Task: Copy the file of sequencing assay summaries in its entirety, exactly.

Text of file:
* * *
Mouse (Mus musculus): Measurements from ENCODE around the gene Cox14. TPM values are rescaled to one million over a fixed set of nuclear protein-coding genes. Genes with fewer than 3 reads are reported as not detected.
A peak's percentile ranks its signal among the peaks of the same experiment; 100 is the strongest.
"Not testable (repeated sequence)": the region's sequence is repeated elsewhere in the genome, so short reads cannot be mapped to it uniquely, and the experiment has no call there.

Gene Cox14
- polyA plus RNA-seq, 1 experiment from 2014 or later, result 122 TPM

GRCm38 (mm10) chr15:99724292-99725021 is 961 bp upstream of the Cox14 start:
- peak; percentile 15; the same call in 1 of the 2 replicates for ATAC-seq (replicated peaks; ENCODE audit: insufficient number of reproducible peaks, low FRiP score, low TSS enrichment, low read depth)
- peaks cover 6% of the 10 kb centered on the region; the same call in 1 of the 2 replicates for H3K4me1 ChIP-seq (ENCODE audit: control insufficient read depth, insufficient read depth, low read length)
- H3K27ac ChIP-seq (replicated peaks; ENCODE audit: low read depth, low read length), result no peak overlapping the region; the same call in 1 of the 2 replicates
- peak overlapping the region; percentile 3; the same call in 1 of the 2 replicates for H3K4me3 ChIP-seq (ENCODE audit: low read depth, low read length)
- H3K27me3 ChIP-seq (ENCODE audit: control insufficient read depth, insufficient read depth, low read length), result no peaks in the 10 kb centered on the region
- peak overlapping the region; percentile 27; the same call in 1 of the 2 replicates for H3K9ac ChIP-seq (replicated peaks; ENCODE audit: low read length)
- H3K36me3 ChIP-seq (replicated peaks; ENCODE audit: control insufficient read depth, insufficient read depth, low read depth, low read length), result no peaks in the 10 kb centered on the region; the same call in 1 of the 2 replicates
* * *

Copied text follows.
Mouse (Mus musculus): Measurements from ENCODE around the gene Cox14. TPM values are rescaled to one million over a fixed set of nuclear protein-coding genes. Genes with fewer than 3 reads are reported as not detected.
A peak's percentile ranks its signal among the peaks of the same experiment; 100 is the strongest.
"Not testable (repeated sequence)": the region's sequence is repeated elsewhere in the genome, so short reads cannot be mapped to it uniquely, and the experiment has no call there.

Gene Cox14
- polyA plus RNA-seq, 1 experiment from 2014 or later, result 122 TPM

GRCm38 (mm10) chr15:99724292-99725021 is 961 bp upstream of the Cox14 start:
- peak; percentile 15; the same call in 1 of the 2 replicates for ATAC-seq (replicated peaks; ENCODE audit: insufficient number of reproducible peaks, low FRiP score, low TSS enrichment, low read depth)
- peaks cover 6% of the 10 kb centered on the region; the same call in 1 of the 2 replicates for H3K4me1 ChIP-seq (ENCODE audit: control insufficient read depth, insufficient read depth, low read length)
- H3K27ac ChIP-seq (replicated peaks; ENCODE audit: low read depth, low read length), result no peak overlapping the region; the same call in 1 of the 2 replicates
- peak overlapping the region; percentile 3; the same call in 1 of the 2 replicates for H3K4me3 ChIP-seq (ENCODE audit: low read depth, low read length)
- H3K27me3 ChIP-seq (ENCODE audit: control insufficient read depth, insufficient read depth, low read length), result no peaks in the 10 kb centered on the region
- peak overlapping the region; percentile 27; the same call in 1 of the 2 replicates for H3K9ac ChIP-seq (replicated peaks; ENCODE audit: low read length)
- H3K36me3 ChIP-seq (replicated peaks; ENCODE audit: control insufficient read depth, insufficient read depth, low read depth, low read length), result no peaks in the 10 kb centered on the region; the same call in 1 of the 2 replicates